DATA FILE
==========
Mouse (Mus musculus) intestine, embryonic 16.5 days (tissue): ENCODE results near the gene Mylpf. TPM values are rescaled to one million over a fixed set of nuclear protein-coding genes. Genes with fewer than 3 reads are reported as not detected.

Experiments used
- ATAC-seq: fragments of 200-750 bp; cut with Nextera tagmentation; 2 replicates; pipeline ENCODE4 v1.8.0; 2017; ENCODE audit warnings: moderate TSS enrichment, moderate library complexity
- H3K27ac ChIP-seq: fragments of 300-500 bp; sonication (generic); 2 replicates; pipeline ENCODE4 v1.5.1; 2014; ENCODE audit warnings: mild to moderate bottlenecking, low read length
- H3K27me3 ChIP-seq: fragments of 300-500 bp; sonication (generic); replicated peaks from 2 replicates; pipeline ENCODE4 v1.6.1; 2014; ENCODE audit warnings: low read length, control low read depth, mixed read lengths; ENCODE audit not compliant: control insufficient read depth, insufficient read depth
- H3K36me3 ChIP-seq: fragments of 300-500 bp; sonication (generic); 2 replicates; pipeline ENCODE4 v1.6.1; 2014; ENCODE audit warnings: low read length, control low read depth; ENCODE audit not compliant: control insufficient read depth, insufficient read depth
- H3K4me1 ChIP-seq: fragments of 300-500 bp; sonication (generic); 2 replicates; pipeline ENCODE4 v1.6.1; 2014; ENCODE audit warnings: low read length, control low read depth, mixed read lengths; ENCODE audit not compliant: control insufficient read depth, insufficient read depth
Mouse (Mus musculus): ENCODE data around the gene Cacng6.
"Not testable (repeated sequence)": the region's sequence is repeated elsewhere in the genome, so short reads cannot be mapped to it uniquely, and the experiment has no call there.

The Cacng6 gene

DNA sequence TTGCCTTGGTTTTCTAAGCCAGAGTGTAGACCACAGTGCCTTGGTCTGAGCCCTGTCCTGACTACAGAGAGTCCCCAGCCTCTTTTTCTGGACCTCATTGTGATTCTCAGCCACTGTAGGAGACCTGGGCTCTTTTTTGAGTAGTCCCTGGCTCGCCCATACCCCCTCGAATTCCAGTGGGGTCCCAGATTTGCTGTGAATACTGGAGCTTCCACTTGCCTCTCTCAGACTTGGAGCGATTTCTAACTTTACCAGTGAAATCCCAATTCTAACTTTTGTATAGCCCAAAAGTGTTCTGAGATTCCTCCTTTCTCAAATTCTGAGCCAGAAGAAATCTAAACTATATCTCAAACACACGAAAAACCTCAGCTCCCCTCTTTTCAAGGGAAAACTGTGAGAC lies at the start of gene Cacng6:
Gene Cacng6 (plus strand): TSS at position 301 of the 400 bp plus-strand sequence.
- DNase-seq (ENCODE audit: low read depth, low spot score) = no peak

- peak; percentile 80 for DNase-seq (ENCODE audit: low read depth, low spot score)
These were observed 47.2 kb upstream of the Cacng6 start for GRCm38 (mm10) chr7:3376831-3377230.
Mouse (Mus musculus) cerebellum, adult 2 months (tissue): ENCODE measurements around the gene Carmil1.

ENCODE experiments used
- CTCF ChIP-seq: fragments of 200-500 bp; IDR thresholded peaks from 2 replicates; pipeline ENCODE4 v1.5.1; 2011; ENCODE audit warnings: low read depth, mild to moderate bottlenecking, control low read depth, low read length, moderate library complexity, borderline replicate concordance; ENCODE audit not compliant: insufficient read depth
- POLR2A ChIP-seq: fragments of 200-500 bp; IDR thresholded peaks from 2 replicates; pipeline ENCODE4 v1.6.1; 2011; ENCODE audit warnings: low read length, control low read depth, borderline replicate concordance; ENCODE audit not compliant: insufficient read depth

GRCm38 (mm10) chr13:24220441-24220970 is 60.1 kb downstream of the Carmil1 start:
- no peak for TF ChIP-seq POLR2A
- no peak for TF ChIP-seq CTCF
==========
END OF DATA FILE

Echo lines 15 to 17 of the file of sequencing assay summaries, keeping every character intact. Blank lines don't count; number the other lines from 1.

These were observed 47.2 kb upstream of the Cacng6 start for GRCm38 (mm10) chr7:3376831-3377230.
Mouse (Mus musculus) cerebellum, adult 2 months (tissue): ENCODE measurements around the gene Carmil1.

ENCODE experiments used